Takashi Miike is a name which became synonymous with Asian Extreme film-making at the turn of the century. He made his name on the international stage with cult films such as Audition, Ichi the Killer and the Dead or Alive trilogy. Starting-out in the often-murky world of Japanese V-Cinema, his work is often punctuated with the over-the-top, almost cartoonish, violence and strong sexual themes. However, there is a lot more depth to his output. The films which first made his name, form a loose trilogy as such. The Black Society (or Triad) Trilogy.

Shinjuku Triad Society was Miike’s first feature film which laid-down some of the themes which have pervaded his work. As with all the trilogy, he pits Yakuza head to head with Triads. His debut sees two brothers at loggerheads. One a crooked cop. The other a lawyer for the Japanese gang. It’s also the film which introduces the director’s penchant for extreme violence and love of rain-filled shots. It’s flawed, but there are many glimpses of what’s to come.

The second film in the trilogy, Rainy Dog, looks at the relationship between a hitman (Show Aikawa), a hooker (Xianmei Chen) and his mute son. As with much of Miike’s work, it takes a fish out of water (this time a Japanese gangster stranded in Taiwan), forges and unusual alliance and throws in a family angle. Not to mention, very dark humour and manic violence. There’s never a dull moment.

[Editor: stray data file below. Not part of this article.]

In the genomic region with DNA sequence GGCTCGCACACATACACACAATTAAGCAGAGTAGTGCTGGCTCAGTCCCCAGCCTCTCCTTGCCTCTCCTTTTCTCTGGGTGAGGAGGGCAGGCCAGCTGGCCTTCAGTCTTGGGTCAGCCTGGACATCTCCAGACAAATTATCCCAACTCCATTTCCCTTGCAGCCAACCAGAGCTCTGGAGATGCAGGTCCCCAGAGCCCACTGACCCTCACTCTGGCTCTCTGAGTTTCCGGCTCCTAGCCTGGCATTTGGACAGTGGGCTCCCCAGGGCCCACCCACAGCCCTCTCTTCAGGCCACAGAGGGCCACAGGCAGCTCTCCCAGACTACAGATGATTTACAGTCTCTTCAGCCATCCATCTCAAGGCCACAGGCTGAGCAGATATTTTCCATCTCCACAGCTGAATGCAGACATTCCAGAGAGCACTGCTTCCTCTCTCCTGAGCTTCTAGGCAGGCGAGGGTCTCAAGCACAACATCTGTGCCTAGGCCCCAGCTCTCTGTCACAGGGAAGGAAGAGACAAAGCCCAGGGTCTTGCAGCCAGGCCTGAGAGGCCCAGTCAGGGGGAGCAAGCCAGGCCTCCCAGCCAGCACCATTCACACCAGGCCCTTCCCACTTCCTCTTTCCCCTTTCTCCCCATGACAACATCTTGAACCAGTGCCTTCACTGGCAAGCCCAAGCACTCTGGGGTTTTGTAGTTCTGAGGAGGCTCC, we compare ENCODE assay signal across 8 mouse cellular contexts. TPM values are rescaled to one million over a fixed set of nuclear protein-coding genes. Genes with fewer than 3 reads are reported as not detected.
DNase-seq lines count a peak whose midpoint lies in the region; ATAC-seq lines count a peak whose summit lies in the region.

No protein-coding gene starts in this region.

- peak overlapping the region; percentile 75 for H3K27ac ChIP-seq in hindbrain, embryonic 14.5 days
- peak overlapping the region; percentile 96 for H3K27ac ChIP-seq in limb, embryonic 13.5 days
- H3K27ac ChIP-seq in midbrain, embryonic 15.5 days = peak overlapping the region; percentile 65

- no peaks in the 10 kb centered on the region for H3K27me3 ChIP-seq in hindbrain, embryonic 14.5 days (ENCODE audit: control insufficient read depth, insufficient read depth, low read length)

Last, but certainly not least, Ley Lines. Easily the most impressive of the trilogy, Miike takes on the familiar theme of the criminal underworld and the problems faced by (second generation) immigrants. This time he brings together three misfit friends (Kazuki Kitamura, Tomorowo Taguchi & Michisuke Kashiwaya), who move to Tokyo and team up with a Chinese prostitute (Dan Li). Miike is never happier than when he’s digging below the surface and Ley Lines is up there with his best films.

Takashi Miike has turned his hand to musicals, children’s films, mainstream horror, period drama and just about everything else. However, it’s the themes within the Black Society Trilogy that he seems to return to again and again. If you want to understand how the auteur’s mind works (and it’s a term he’s thoroughly deserves), this collection of films is a must.

Special Features:

  • High Definition digital transfers of all three films

  • Original uncompressed stereo audio

  • Optional English subtitles for all three films

  • New interview with director Takashi Miike

  • New interview with actor Show Aikawa (Rainy Dog, Ley Lines)

  • New audio commentaries for all three films by Miike biographer Tom Mes

  • Original theatrical trailers for all three films

  • Reversible sleeve featuring original and newly commissioned artwork by Chris Malbon

   FIRST PRESSING ONLY: Illustrated collector’s booklet featuring new writing on the films

The Black Society Trilogy is released on Blu-ray and DVD by Arrow Video on Monday.